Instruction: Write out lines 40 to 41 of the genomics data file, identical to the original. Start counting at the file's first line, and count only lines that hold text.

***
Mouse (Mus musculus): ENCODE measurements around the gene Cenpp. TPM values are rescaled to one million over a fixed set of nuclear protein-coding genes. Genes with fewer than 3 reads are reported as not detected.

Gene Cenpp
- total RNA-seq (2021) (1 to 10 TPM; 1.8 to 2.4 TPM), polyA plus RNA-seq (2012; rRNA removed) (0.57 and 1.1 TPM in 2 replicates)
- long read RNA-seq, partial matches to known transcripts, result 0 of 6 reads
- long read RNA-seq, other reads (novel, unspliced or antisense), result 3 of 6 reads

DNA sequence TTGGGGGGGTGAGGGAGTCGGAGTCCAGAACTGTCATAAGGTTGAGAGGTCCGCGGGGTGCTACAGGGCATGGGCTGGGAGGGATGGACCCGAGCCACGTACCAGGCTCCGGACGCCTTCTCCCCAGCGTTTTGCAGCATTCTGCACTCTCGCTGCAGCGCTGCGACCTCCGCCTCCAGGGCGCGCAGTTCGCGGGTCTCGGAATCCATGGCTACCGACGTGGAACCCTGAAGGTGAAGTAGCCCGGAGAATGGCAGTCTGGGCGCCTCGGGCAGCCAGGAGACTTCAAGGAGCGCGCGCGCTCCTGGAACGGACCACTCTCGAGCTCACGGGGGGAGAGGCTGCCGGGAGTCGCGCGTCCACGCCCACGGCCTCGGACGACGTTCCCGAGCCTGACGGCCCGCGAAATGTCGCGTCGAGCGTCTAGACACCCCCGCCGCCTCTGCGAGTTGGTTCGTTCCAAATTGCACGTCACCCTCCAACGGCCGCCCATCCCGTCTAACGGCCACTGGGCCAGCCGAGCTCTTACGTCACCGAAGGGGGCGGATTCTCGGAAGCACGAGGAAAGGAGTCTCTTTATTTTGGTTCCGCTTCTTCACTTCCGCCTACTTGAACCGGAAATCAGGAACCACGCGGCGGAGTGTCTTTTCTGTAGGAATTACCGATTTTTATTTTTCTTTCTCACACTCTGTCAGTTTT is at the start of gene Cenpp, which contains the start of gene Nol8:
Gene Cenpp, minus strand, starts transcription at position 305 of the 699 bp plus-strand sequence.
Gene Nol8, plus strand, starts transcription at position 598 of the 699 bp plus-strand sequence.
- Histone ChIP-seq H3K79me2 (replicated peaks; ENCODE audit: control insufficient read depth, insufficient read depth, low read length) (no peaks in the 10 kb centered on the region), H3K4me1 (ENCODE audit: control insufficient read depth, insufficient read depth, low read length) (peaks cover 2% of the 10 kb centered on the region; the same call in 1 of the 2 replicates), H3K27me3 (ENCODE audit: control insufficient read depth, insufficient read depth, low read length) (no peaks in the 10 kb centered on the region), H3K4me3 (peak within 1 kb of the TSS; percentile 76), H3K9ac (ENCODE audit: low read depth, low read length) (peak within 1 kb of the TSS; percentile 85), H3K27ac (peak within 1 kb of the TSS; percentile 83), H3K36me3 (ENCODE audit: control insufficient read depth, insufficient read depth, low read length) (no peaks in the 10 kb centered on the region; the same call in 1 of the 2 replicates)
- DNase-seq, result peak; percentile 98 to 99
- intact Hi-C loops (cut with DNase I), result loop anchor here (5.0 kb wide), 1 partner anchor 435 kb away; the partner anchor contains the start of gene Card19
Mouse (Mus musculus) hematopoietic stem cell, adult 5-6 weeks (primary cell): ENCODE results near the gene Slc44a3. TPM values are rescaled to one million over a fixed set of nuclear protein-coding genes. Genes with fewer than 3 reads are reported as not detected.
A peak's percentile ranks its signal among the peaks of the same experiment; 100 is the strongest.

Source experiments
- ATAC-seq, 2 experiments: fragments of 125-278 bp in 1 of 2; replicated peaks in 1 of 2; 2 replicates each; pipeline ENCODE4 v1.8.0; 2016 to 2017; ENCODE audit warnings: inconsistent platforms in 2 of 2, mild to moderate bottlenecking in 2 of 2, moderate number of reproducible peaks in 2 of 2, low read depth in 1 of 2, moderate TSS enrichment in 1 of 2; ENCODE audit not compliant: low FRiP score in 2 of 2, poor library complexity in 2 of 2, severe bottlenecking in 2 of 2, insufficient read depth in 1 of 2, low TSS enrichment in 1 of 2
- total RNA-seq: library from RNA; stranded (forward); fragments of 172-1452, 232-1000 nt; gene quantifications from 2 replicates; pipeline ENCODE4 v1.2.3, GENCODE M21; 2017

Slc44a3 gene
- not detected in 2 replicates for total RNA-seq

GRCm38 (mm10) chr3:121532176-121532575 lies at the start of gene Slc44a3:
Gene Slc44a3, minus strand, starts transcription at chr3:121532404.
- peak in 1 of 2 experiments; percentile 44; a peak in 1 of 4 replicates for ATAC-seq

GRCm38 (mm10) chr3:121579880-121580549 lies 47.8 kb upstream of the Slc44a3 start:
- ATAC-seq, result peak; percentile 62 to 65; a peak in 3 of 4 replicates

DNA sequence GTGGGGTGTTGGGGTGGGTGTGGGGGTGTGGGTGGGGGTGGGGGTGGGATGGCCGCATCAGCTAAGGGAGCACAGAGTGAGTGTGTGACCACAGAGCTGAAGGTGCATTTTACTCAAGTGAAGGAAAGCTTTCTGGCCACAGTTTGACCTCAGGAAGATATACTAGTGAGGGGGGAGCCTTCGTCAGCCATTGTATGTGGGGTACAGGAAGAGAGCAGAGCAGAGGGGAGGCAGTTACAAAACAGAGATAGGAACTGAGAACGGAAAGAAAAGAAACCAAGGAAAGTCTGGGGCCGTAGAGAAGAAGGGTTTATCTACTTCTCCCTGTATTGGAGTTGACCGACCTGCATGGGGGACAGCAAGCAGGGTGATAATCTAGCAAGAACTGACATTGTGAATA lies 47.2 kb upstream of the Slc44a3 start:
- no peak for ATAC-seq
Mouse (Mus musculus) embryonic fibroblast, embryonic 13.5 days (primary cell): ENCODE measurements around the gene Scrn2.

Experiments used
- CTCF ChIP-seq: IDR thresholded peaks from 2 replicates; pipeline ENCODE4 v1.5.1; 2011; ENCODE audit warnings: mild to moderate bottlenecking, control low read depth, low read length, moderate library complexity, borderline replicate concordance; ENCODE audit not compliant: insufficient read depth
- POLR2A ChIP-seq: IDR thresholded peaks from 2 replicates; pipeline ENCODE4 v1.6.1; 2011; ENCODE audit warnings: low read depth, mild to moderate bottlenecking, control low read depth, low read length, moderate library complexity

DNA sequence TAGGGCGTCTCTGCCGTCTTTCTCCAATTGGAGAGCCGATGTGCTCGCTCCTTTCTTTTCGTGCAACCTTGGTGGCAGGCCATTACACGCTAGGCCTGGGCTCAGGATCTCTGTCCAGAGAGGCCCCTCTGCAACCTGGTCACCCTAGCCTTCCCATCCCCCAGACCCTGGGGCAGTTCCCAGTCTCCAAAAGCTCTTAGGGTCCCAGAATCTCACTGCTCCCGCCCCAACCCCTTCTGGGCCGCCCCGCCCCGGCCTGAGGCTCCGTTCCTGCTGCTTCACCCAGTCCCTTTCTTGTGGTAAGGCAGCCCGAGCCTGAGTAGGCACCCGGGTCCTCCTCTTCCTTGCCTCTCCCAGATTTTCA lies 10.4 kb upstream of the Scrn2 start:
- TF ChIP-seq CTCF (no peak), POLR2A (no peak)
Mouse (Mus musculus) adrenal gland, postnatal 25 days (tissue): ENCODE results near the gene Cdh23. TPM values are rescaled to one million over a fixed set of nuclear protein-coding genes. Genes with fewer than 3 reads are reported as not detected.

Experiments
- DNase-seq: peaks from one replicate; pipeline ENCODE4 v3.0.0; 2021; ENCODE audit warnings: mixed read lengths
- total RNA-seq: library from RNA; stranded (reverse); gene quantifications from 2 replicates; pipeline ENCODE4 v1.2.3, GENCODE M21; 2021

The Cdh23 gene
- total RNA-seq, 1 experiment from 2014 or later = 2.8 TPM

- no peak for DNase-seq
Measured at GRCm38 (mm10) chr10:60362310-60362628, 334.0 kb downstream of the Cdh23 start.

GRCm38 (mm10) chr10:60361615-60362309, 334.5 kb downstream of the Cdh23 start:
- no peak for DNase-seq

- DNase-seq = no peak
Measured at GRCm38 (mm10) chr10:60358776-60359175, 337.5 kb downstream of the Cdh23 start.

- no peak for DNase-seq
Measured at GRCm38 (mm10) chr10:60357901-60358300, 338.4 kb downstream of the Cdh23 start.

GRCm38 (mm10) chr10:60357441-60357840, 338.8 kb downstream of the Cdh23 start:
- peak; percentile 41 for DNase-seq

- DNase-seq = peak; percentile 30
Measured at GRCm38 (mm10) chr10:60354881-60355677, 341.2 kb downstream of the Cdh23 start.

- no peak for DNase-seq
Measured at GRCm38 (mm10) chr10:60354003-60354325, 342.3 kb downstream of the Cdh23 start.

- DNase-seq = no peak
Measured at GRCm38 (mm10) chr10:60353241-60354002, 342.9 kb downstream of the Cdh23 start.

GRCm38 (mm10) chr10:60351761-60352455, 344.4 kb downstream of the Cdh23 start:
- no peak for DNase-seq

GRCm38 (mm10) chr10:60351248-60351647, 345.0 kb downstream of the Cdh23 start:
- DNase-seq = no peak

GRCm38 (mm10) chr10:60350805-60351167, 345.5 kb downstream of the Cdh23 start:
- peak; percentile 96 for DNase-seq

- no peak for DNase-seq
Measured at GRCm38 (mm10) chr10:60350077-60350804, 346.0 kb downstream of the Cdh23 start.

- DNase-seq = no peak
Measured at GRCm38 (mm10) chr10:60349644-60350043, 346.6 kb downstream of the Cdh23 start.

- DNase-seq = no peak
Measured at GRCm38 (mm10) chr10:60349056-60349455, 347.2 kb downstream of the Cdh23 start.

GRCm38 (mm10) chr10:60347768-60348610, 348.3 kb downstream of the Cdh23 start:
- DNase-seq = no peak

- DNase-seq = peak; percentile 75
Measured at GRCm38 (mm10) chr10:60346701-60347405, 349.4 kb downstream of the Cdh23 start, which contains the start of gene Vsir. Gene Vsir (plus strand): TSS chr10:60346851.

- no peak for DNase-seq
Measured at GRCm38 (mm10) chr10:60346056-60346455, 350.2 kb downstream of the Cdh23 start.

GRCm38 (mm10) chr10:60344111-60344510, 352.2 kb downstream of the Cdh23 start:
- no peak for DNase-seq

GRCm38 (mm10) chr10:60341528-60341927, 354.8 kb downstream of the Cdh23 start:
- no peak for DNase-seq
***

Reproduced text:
GRCm38 (mm10) chr10:60361615-60362309, 334.5 kb downstream of the Cdh23 start:
- no peak for DNase-seq